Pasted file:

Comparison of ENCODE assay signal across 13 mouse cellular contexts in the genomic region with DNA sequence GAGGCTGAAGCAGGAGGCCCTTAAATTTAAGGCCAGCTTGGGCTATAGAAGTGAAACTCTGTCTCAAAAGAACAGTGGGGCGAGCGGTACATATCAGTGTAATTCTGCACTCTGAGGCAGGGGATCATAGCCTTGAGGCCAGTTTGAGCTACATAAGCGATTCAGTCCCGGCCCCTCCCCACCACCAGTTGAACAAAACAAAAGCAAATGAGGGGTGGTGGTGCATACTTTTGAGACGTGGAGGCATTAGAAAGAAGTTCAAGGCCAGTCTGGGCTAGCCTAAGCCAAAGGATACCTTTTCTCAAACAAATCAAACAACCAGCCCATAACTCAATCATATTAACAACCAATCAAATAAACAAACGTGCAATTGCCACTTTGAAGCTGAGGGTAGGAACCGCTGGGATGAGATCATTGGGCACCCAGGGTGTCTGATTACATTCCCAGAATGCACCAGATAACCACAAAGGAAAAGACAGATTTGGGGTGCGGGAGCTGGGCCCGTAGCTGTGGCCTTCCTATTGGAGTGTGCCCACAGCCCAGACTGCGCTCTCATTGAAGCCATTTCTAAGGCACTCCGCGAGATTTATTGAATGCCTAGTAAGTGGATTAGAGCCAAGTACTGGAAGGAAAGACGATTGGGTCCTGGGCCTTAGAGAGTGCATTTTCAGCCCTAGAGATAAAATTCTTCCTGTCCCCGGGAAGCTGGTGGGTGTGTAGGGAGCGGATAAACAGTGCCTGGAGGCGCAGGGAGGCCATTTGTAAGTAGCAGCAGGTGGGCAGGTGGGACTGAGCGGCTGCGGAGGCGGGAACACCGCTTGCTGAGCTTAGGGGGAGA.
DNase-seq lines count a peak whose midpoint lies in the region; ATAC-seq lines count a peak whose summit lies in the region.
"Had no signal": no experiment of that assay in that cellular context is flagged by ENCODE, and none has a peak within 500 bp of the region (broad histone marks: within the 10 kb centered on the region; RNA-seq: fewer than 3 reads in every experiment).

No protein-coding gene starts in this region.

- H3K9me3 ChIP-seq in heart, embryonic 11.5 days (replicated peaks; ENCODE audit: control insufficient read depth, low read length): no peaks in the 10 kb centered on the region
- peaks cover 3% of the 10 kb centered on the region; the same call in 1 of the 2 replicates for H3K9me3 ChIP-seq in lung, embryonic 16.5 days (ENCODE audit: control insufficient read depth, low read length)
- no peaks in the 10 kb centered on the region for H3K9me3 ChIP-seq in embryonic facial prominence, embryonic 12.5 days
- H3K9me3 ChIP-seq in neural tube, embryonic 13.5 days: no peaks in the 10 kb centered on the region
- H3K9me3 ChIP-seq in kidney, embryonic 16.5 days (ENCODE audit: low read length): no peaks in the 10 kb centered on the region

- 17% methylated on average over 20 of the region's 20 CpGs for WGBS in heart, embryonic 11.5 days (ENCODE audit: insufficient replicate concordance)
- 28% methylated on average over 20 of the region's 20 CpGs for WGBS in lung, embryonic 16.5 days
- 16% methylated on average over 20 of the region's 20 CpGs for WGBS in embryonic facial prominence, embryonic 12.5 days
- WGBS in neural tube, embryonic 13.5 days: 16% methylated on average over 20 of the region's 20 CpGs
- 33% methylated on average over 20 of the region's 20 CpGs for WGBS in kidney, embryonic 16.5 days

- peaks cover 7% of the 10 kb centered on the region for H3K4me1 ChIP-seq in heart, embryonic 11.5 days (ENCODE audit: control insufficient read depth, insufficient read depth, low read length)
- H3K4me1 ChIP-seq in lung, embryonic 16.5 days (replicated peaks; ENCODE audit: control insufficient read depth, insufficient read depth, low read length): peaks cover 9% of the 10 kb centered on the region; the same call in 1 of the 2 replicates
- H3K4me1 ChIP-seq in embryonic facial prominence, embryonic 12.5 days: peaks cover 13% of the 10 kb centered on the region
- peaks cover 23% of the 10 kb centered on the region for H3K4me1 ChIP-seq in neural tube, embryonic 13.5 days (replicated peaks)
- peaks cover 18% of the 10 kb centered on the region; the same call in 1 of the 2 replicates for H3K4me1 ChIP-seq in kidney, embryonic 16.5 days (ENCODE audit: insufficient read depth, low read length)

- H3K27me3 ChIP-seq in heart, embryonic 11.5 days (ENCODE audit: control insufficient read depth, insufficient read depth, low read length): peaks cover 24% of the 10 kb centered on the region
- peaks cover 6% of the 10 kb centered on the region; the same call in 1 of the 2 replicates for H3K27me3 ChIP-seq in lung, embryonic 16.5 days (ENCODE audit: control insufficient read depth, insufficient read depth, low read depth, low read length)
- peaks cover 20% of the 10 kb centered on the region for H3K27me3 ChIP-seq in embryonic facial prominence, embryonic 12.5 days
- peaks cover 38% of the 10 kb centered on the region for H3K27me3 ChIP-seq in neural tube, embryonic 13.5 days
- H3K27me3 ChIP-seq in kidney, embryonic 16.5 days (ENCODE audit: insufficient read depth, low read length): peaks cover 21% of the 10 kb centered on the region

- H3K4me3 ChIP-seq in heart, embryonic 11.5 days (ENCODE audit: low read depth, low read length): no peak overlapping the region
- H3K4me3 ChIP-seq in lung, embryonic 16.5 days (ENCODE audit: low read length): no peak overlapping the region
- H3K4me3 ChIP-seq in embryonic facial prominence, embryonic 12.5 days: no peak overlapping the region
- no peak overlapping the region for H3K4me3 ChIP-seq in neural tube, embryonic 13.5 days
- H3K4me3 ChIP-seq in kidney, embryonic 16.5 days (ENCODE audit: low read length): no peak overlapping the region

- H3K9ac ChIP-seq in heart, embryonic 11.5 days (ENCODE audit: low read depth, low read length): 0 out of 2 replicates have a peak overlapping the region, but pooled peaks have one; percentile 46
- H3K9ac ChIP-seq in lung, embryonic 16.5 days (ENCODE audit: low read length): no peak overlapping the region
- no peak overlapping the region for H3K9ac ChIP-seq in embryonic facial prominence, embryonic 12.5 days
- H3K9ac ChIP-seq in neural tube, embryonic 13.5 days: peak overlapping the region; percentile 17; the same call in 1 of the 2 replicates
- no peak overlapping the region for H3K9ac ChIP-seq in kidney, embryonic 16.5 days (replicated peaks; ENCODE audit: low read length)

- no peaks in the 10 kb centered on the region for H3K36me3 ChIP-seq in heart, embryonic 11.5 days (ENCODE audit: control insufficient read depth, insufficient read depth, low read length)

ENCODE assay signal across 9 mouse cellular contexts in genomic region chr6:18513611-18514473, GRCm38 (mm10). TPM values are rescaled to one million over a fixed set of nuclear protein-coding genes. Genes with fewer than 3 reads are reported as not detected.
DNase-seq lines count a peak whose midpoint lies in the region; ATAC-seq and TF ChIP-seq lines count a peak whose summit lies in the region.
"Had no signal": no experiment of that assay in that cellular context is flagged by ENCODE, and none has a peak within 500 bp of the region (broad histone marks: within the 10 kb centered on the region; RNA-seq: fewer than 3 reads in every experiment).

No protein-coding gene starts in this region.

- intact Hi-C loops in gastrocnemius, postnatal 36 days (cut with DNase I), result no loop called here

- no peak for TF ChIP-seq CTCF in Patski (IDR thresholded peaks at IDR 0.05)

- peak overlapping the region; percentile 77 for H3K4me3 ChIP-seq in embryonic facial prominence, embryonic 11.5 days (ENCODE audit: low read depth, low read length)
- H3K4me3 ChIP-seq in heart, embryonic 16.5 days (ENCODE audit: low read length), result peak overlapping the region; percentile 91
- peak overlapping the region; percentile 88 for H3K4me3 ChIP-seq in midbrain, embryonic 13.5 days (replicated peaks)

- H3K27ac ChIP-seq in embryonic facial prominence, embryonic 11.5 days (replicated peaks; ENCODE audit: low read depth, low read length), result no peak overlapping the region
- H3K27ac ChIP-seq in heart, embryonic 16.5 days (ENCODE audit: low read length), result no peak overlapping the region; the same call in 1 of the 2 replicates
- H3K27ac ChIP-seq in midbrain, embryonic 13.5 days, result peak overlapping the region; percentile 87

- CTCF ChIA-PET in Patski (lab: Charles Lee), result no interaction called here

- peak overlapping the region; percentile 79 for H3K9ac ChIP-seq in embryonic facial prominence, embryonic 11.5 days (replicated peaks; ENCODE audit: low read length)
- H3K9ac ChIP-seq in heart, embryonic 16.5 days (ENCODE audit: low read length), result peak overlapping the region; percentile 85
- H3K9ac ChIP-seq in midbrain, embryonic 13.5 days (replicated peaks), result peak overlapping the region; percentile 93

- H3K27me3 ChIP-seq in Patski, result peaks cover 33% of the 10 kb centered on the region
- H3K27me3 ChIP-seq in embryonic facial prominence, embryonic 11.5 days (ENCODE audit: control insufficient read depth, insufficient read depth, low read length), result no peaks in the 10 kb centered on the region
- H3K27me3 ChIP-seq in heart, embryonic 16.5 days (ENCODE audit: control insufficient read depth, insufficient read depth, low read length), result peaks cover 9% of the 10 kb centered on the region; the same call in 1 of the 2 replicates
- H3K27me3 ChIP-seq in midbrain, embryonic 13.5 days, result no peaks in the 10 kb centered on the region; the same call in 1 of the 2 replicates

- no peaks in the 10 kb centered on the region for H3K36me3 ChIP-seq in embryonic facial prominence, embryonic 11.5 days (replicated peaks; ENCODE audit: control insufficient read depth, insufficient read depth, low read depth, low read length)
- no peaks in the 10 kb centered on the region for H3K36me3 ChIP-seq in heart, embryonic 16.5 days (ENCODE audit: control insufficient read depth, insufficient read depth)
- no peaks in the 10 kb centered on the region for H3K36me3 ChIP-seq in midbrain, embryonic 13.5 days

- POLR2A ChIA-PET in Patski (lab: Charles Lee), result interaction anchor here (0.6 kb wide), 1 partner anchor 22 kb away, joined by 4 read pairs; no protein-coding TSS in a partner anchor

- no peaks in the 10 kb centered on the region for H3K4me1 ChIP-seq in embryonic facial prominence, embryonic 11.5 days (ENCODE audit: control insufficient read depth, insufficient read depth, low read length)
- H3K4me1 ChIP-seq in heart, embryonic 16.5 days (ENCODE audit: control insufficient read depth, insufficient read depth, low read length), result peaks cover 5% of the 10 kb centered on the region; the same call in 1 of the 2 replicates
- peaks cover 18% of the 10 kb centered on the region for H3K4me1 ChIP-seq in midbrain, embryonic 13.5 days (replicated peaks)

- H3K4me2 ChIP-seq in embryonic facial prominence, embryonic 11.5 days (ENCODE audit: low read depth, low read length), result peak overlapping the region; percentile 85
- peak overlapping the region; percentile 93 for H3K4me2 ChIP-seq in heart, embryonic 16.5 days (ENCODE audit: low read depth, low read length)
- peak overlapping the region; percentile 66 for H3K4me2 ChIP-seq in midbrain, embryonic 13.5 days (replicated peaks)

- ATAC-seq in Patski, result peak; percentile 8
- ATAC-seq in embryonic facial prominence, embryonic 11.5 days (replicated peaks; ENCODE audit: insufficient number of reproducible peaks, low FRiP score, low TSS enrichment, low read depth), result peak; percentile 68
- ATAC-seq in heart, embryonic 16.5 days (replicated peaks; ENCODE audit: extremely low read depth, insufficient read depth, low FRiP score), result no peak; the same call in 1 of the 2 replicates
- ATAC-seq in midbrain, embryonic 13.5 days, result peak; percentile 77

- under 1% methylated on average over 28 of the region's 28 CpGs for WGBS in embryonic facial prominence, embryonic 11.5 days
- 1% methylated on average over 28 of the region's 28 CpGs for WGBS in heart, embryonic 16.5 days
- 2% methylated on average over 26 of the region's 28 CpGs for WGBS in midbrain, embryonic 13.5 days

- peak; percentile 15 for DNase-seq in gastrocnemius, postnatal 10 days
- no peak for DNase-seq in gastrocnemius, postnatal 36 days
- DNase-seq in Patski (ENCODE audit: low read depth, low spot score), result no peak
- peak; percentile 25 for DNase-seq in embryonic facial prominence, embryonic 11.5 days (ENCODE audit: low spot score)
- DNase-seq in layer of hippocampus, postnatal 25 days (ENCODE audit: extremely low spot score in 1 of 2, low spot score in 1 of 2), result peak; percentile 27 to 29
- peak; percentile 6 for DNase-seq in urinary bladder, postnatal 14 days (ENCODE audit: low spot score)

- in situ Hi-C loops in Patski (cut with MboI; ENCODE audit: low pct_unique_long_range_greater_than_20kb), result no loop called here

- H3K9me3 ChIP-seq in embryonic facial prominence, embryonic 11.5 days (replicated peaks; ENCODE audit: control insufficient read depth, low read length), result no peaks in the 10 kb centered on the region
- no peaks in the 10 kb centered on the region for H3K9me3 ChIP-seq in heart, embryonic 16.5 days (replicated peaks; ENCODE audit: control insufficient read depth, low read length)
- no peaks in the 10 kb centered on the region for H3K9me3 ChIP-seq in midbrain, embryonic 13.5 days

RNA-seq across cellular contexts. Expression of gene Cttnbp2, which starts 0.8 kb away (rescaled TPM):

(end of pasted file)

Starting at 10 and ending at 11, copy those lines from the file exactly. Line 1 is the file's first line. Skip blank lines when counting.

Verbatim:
- 17% methylated on average over 20 of the region's 20 CpGs for WGBS in heart, embryonic 11.5 days (ENCODE audit: insufficient replicate concordance)
- 28% methylated on average over 20 of the region's 20 CpGs for WGBS in lung, embryonic 16.5 days